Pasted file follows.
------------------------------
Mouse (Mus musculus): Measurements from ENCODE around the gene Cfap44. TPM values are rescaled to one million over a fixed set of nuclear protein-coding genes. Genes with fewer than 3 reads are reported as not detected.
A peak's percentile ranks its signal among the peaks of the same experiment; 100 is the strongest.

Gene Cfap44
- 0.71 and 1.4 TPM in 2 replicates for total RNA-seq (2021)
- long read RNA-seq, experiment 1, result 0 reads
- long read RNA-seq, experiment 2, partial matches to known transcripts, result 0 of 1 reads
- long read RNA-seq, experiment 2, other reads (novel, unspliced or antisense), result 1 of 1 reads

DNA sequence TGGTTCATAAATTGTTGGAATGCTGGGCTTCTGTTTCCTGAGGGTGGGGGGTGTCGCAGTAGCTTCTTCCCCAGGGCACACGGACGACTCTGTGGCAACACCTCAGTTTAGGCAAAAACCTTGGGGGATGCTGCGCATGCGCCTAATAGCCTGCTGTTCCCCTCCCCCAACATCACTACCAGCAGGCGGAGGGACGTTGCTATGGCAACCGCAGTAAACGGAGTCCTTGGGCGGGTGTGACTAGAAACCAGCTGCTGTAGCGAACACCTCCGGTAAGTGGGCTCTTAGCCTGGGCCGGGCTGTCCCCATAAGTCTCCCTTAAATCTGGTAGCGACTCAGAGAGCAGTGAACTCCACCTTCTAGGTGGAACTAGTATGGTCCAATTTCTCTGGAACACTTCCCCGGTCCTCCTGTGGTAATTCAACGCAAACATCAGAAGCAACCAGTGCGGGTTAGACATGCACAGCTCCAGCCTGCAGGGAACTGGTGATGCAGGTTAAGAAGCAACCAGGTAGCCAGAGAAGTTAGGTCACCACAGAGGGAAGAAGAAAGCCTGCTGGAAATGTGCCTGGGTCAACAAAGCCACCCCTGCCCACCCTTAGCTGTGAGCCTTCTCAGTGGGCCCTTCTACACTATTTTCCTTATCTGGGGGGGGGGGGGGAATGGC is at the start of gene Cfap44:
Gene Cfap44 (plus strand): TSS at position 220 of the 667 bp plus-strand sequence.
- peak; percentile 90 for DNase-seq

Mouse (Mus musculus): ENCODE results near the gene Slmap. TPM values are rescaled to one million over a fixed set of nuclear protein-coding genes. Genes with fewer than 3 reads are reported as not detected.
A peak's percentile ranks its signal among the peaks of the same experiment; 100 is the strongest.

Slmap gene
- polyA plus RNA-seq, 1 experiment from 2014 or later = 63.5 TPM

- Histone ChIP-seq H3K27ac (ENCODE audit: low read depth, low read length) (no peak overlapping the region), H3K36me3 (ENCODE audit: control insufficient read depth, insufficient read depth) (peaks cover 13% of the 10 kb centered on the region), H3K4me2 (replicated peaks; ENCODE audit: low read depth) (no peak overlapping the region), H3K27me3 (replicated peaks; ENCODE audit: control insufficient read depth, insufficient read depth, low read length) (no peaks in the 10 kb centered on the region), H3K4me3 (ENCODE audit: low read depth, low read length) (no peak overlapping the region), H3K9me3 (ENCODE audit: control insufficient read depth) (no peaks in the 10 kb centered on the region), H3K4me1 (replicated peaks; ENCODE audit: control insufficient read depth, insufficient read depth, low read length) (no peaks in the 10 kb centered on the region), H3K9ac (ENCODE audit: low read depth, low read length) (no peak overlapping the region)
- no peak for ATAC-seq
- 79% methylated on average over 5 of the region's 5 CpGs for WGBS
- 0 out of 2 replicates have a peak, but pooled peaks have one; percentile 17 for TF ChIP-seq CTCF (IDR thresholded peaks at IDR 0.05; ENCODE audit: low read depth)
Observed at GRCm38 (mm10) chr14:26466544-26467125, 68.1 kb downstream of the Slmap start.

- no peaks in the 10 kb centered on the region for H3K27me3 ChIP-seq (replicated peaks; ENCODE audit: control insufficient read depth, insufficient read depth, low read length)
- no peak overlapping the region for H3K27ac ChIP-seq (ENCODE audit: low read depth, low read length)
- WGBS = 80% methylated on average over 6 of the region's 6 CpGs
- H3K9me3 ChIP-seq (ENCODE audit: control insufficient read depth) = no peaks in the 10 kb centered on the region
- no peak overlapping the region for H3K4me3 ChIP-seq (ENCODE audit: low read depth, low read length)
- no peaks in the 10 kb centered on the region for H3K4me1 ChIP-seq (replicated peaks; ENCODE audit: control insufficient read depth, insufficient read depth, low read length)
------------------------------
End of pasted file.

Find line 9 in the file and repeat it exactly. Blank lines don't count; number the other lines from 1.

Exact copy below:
Gene Cfap44 (plus strand): TSS at position 220 of the 667 bp plus-strand sequence.